Phrases like “I want to die” or “they’d be better off without me” are being echoed too often by students and Keller school district officials are developing a framework for social and emotional learning to help.
“There’s definitely been an uptick in kids who are just crippled by anxiety and feeling overwhelmed,” said Shannon Jenkins, coordinator of elementary counseling for the Keller district. “They’re crying out for help in the only way they know how.”
Sometimes the kids give in to their pain.
In a three-month stretch from December 2016 through February 2017, at least six teens — including two Keller school district students — killed themselves. Four girls hanged themselves; two boys shot themselves, according to the Tarrant County medical examiner’s office.
On Jan. 31, a committee of Keller school administrators will conduct its first meeting to begin building a plan to address these social and emotional issues. The group also will include students, staff, parents and community members.
The number of children between ages 5 and 17 who were hospitalized for thoughts of suicide or serious self-harm doubled between 2008 and 2015, according to a 2017 report from the American Academy of Pediatrics.
The national trend is reflected in Keller schools, said Jenkins.
District counselors reported conducting 426 screenings for students expressing thoughts of suicide in the 2017 fall semester, which ended in December.
During the entire 2016-17 school year, there were 522 screenings.
Suicide or self-harming behavior are the worst-case scenarios in a wide range of issues educators see today, from anxiety and depression to a lack of self-control, social isolation and bullying.
Those concerns have triggered a movement dedicated to helping children learn social and emotional skills, which many educators also believe are critical to academic success.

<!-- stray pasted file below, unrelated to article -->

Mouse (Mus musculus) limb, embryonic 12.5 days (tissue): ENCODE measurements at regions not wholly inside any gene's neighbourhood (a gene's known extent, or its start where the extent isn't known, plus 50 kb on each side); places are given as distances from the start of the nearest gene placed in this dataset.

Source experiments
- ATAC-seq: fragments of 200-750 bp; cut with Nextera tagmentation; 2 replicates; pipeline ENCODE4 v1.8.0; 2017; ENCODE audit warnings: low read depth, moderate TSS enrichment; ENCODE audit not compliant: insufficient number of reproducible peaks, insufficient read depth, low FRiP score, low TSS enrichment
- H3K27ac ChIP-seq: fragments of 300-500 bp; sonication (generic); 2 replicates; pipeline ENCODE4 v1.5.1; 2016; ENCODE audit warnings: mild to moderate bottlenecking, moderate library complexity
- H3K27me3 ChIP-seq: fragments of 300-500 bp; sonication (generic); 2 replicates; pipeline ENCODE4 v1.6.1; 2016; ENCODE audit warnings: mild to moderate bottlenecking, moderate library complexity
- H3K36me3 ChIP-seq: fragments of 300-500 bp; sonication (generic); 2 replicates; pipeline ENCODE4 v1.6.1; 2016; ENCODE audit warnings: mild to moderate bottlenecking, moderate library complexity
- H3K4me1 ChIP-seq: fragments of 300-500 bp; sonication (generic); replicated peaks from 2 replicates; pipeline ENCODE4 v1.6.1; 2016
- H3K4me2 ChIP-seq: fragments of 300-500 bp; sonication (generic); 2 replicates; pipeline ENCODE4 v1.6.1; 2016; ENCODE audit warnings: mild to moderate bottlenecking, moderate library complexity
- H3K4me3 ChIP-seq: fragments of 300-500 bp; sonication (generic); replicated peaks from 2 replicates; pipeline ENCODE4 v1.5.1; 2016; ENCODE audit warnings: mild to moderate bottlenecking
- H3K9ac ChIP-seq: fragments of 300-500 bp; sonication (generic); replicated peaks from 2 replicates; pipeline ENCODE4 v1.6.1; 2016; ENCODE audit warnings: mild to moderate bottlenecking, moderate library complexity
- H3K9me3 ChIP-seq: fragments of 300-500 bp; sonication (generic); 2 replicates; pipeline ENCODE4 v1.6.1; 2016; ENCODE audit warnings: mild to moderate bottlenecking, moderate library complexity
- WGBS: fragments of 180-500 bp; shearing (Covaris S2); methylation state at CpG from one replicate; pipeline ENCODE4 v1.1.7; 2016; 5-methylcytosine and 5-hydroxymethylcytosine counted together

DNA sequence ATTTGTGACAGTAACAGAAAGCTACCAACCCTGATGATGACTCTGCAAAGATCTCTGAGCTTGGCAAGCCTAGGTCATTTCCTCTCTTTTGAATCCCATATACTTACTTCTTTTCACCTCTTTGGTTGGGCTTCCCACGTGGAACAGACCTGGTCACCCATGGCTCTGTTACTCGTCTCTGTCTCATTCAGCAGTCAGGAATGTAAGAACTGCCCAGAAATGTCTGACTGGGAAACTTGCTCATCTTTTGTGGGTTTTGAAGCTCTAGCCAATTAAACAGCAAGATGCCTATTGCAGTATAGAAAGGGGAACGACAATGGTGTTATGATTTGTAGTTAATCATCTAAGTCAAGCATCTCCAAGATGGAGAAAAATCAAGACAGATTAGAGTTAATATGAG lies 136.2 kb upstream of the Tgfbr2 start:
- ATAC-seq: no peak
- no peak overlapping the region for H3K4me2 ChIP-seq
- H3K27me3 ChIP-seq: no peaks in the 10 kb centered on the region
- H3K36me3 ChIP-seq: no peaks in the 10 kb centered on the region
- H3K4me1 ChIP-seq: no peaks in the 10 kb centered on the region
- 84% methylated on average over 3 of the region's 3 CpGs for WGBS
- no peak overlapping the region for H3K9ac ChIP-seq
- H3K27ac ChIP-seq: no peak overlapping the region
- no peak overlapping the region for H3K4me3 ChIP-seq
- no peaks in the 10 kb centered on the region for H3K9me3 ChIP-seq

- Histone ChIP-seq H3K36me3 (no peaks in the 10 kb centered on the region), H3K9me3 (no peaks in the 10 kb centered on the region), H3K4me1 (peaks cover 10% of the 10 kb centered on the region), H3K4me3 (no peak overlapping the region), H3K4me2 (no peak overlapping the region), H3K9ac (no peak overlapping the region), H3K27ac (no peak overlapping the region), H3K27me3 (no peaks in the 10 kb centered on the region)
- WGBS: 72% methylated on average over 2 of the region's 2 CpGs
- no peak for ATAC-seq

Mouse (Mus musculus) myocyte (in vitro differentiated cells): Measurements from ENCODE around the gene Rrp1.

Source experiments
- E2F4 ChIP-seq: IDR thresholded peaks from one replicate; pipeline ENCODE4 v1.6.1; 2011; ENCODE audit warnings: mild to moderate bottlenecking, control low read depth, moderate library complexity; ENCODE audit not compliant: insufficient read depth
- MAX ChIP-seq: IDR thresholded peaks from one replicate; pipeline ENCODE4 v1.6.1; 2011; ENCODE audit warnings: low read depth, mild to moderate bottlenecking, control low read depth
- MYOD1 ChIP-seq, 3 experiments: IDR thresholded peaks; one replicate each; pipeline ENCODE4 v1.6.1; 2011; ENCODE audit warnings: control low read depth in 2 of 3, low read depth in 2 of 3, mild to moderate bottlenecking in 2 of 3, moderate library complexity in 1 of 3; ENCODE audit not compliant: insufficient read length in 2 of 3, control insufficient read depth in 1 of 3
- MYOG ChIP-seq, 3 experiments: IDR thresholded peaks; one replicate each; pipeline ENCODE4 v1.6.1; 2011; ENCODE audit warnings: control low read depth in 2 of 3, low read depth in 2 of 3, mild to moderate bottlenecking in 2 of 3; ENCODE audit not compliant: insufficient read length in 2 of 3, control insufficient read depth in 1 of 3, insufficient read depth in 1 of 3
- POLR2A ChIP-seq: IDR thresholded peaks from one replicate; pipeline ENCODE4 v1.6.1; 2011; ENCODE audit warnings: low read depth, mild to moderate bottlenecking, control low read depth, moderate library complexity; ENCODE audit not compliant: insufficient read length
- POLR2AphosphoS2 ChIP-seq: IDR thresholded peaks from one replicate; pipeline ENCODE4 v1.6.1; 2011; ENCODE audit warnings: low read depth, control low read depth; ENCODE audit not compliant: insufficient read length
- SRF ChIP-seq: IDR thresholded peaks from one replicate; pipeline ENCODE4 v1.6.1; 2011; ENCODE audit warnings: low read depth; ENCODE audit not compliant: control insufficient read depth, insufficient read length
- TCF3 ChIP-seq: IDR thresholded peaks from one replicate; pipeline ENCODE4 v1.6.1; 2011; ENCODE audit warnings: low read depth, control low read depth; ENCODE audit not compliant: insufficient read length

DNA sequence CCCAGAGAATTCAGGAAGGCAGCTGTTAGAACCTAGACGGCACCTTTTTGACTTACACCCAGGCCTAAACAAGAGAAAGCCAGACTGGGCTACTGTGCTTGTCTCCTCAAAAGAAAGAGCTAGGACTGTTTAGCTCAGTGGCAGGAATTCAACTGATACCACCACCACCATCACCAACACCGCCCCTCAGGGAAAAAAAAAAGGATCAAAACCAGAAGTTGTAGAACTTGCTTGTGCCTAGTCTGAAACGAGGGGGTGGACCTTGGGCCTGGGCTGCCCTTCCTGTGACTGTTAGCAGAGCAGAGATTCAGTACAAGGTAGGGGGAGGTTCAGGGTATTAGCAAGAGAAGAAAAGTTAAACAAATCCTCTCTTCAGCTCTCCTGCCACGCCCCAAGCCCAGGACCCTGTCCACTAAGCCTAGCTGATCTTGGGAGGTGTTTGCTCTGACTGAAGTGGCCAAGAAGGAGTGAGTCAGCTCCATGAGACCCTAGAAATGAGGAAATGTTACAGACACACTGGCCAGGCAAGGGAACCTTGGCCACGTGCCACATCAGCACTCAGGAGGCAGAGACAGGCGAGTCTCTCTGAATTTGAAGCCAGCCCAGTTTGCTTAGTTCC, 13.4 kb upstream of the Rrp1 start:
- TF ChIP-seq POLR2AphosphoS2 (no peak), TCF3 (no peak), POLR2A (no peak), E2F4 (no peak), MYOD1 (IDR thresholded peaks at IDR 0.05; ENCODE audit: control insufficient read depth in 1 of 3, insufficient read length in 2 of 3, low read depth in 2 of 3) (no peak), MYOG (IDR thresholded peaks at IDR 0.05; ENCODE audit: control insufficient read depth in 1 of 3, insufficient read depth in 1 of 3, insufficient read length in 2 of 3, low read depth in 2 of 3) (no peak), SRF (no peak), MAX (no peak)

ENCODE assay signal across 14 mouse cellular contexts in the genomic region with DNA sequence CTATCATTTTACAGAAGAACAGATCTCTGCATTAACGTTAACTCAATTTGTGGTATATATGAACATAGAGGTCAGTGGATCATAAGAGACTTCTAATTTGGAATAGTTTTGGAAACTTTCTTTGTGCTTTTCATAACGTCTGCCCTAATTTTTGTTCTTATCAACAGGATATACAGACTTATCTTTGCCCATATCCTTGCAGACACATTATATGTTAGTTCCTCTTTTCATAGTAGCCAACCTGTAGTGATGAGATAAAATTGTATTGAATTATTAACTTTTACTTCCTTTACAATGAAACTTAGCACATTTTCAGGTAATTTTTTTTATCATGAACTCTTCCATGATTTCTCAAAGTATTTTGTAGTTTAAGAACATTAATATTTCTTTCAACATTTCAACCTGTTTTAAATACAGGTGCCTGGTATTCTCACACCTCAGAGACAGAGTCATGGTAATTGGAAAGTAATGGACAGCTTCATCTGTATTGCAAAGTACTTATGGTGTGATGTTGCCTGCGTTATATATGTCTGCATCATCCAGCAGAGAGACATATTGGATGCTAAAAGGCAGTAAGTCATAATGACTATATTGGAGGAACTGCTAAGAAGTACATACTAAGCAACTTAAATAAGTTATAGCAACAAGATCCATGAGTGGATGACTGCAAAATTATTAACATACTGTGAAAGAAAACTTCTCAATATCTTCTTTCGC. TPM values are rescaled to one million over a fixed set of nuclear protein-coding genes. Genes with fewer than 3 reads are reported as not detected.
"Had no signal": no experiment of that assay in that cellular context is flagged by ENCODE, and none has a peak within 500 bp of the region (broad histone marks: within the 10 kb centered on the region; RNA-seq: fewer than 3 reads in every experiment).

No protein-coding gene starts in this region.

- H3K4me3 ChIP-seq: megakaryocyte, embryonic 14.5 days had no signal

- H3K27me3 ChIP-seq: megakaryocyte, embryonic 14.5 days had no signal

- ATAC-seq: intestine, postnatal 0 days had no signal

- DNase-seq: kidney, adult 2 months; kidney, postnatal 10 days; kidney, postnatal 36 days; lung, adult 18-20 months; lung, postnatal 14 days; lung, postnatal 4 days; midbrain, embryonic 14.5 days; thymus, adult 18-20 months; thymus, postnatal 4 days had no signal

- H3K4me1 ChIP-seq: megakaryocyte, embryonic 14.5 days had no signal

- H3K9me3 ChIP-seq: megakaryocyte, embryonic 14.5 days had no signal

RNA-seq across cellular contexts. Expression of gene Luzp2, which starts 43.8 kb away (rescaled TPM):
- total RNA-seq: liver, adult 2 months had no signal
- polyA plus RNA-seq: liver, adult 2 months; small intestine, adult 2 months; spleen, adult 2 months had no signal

‘It takes a partnership’
Experts say that today’s students are more likely to be stressed, depressed or disconnected from school than they were a few years ago — mostly because of high expectations that come with the fast-paced and plugged-in world in which we live.
“Students are coming in with trauma in their backgrounds, or self-esteem issues, anxiety or self-harm,” Jenkins said. “We have to be sure in what kinds of support we’re giving so needs are being met developmentally in our community and in the classroom.”
Many young people don’t know how to work well in groups and lack basic interpersonal skills.
“We want to have a vision of when our kids leave us, what kind of people do we want to go out in the world,” Jenkins said. “We really want everyone to have a voice because this is not just a school district issue. It takes a partnership with the community.”
Like Keller, other area school districts are increasing their focus on developing social and emotional skills in students.
Carroll school district officials recently started meeting with a group of students from every campus for the “Resiliency Project.”
“We’re meeting once a month and talking about ‘What is resilience?’ and ‘What can we do to build on that?,’ ” said Janet McDade, assistant superintendent for student services.
At the group’s first meeting, students wrote on a big poster what being resilient meant to them.
“To see a little bitty second-grader writing down her thoughts next to a high school kid, it was really powerful,” McDade said.
Social and emotional learning focuses on helping students manage relationships and stress, set and attain personal goals and make good decisions, according to CASEL (Collaborative for Academic, Social and Emotional Learning), a nonprofit group that has developed a popular framework for schools to use.
Fort Worth school district officials began this school year to incorporate features of social and emotional learning into their curriculum.